Fuel prices are expected to continue to rise for so long as the exchange rate between the Zimbabwean dollar and the US dollar continues to rise. Zera chief executive officer Eddington Mazambani explained to the Parliamentary Energy and Power Development Portfolio Committee on Thursday, that global crude oil prices affect the prices in Zimbabwe. Costs associated with insurance and freight were also cited as being determinant to the local fuel price.
The announcement in the supplementary budget by Finance Minister Professor Mthuli Ncube that those with free funds who wanted to purchase fuel in US dollars could do so provided facilities were made available through Nostro accounts being opened by the field companies. This surely meant that fuel companies would seek equivalent pricing on fuel sold in Zimbabwean dollars or opt not to sell in the local unit at all. ZERA has woken up to this reality and decided to play ball. The budget introduced a further duty to be added to fuel imports and this will have an effect on pricing going forward.
The price of fuel has been a major sore point in Zimbabwe. Looking back to a furl price hike in January that coincided with other economic woes that Zimbabweans were facing and led to civil unrest and lengthy protests. Fuel prices have increased 500% in the year and ZERA has cautioned citizens to expect no change in circumstances. The Business Times recently reported on comments by the IMF who pointed out that the government of Zimbabwe had long been subsidising fuel prices without clearly reporting it in the budget. While the pricing is moving closer to free-market pricing subsidies still existed yet it was unclear how much they were costing the taxpayer.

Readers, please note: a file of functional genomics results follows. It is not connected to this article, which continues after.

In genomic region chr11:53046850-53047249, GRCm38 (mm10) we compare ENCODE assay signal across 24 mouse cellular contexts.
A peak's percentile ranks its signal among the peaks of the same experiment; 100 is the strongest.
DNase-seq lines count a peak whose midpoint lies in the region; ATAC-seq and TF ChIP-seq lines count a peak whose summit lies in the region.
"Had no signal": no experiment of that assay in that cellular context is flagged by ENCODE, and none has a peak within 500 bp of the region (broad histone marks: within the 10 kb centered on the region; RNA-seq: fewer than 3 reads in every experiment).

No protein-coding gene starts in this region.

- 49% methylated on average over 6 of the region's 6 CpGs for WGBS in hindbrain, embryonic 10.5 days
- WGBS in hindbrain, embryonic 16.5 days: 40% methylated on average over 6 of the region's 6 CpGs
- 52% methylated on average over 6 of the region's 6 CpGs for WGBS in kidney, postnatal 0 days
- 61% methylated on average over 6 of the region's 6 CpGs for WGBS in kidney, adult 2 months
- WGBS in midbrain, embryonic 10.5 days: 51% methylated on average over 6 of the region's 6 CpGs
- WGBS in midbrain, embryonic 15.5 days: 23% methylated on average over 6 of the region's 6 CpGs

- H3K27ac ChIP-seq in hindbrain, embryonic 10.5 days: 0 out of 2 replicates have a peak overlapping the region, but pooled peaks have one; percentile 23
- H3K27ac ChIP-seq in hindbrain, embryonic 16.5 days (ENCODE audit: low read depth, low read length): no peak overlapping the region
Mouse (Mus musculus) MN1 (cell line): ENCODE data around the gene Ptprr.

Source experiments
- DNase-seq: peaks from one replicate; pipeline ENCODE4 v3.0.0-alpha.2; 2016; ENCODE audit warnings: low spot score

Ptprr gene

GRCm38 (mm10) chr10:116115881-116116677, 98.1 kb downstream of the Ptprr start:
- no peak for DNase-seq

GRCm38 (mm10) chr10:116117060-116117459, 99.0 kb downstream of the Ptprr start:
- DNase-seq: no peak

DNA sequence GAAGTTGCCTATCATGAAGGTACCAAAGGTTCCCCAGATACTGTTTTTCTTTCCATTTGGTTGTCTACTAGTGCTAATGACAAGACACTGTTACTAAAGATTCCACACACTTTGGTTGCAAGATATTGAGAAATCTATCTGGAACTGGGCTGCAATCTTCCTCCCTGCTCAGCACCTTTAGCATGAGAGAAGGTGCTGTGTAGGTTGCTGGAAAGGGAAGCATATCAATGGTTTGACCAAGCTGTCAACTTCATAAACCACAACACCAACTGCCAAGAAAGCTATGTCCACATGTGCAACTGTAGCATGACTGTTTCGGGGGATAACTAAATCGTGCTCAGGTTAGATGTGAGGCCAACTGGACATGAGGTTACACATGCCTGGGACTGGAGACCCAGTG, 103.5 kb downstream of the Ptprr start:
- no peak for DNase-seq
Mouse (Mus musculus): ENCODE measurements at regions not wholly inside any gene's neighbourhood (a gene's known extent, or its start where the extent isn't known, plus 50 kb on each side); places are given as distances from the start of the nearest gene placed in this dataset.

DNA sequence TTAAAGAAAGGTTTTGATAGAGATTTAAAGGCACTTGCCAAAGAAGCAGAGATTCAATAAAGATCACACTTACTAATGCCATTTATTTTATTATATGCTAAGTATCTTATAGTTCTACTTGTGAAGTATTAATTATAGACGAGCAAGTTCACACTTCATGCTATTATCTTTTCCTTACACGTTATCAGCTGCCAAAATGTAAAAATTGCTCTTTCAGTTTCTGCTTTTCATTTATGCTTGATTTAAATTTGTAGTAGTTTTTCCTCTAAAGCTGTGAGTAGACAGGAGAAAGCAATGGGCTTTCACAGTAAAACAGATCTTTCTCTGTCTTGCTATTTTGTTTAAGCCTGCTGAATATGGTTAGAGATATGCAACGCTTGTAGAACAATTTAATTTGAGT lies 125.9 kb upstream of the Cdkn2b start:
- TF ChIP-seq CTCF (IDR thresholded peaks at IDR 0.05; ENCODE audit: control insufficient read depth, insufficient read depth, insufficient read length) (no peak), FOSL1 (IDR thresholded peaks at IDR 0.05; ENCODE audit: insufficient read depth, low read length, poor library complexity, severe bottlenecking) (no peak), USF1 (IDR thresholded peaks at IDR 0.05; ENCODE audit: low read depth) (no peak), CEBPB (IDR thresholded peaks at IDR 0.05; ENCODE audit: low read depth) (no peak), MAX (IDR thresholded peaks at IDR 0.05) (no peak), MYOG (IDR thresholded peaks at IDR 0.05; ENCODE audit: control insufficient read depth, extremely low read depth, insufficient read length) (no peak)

The sticking point is that none of these price hikes have led to improved availability in any of the cases. At best we have had a temporary decline in demand that has disappeared very soon after. Another major problem has been the lack of electricity with individuals and businesses alike turning to diesel for electric generators. This has increased the daily demand with the nation requiring 1.5 million litres of petrol and 2.5 million litres of diesel per day.
With fuel being such a critical factor is transport and logistics it puts the nation in an unviable inflationary position as full on contagion will be the order of the day. An inflationary cycle that will see fuel prices go up, prices of goods & services go up, demand for foreign increase leading to an upward push of the exchange rate which will ultimately deliver another fuel price increase. This is the reality starring us in the face at present.